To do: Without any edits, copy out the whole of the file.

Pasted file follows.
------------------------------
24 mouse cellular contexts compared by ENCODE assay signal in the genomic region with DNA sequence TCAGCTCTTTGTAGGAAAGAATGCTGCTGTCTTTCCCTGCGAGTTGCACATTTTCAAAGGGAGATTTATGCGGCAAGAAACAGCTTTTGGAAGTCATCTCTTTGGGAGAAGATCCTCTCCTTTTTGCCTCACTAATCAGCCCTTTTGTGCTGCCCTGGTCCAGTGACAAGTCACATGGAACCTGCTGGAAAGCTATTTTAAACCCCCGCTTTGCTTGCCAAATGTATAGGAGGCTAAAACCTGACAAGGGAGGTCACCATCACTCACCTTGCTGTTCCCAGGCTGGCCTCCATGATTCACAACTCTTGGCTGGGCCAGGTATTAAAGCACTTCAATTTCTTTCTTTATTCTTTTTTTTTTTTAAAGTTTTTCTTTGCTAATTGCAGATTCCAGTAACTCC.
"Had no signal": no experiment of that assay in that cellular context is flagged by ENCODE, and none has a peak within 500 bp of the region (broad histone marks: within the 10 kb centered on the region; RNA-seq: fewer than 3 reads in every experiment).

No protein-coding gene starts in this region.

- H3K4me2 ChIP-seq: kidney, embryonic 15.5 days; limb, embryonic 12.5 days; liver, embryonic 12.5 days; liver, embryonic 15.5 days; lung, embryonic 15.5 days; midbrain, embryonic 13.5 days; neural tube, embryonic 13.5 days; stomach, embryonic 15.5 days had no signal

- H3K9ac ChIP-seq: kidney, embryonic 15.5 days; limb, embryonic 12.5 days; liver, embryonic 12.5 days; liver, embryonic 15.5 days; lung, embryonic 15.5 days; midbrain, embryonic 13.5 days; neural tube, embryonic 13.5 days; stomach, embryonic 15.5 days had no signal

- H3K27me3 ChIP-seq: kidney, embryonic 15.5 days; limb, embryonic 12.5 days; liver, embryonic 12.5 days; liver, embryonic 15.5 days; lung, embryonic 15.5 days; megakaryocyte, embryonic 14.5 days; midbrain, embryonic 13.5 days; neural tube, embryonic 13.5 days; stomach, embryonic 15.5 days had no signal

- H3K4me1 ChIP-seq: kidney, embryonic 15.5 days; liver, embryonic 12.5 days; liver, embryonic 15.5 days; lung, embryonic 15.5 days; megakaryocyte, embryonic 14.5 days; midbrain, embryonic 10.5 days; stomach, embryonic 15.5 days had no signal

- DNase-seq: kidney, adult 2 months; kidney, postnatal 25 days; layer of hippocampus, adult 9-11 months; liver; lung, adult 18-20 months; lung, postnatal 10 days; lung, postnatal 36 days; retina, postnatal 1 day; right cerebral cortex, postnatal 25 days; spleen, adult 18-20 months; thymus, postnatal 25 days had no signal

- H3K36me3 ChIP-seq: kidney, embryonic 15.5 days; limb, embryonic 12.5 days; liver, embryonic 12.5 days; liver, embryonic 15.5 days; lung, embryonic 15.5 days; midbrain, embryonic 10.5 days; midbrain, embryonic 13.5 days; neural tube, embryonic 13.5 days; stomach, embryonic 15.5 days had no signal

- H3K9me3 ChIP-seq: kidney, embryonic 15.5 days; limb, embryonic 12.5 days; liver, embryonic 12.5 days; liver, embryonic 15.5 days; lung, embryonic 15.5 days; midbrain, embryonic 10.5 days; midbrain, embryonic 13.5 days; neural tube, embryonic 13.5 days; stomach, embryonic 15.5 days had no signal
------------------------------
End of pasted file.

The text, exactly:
24 mouse cellular contexts compared by ENCODE assay signal in the genomic region with DNA sequence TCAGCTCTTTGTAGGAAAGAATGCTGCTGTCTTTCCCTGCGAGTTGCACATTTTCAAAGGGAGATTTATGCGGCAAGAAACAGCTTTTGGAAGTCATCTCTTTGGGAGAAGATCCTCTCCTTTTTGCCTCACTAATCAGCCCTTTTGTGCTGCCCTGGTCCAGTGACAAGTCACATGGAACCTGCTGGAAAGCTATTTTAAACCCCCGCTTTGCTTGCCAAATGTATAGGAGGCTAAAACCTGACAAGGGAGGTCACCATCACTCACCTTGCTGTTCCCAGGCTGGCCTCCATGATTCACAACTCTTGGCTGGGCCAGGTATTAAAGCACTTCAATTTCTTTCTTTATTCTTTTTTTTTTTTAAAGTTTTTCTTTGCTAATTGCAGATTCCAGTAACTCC.
"Had no signal": no experiment of that assay in that cellular context is flagged by ENCODE, and none has a peak within 500 bp of the region (broad histone marks: within the 10 kb centered on the region; RNA-seq: fewer than 3 reads in every experiment).

No protein-coding gene starts in this region.

- H3K4me2 ChIP-seq: kidney, embryonic 15.5 days; limb, embryonic 12.5 days; liver, embryonic 12.5 days; liver, embryonic 15.5 days; lung, embryonic 15.5 days; midbrain, embryonic 13.5 days; neural tube, embryonic 13.5 days; stomach, embryonic 15.5 days had no signal

- H3K9ac ChIP-seq: kidney, embryonic 15.5 days; limb, embryonic 12.5 days; liver, embryonic 12.5 days; liver, embryonic 15.5 days; lung, embryonic 15.5 days; midbrain, embryonic 13.5 days; neural tube, embryonic 13.5 days; stomach, embryonic 15.5 days had no signal

- H3K27me3 ChIP-seq: kidney, embryonic 15.5 days; limb, embryonic 12.5 days; liver, embryonic 12.5 days; liver, embryonic 15.5 days; lung, embryonic 15.5 days; megakaryocyte, embryonic 14.5 days; midbrain, embryonic 13.5 days; neural tube, embryonic 13.5 days; stomach, embryonic 15.5 days had no signal

- H3K4me1 ChIP-seq: kidney, embryonic 15.5 days; liver, embryonic 12.5 days; liver, embryonic 15.5 days; lung, embryonic 15.5 days; megakaryocyte, embryonic 14.5 days; midbrain, embryonic 10.5 days; stomach, embryonic 15.5 days had no signal

- DNase-seq: kidney, adult 2 months; kidney, postnatal 25 days; layer of hippocampus, adult 9-11 months; liver; lung, adult 18-20 months; lung, postnatal 10 days; lung, postnatal 36 days; retina, postnatal 1 day; right cerebral cortex, postnatal 25 days; spleen, adult 18-20 months; thymus, postnatal 25 days had no signal

- H3K36me3 ChIP-seq: kidney, embryonic 15.5 days; limb, embryonic 12.5 days; liver, embryonic 12.5 days; liver, embryonic 15.5 days; lung, embryonic 15.5 days; midbrain, embryonic 10.5 days; midbrain, embryonic 13.5 days; neural tube, embryonic 13.5 days; stomach, embryonic 15.5 days had no signal

- H3K9me3 ChIP-seq: kidney, embryonic 15.5 days; limb, embryonic 12.5 days; liver, embryonic 12.5 days; liver, embryonic 15.5 days; lung, embryonic 15.5 days; midbrain, embryonic 10.5 days; midbrain, embryonic 13.5 days; neural tube, embryonic 13.5 days; stomach, embryonic 15.5 days had no signal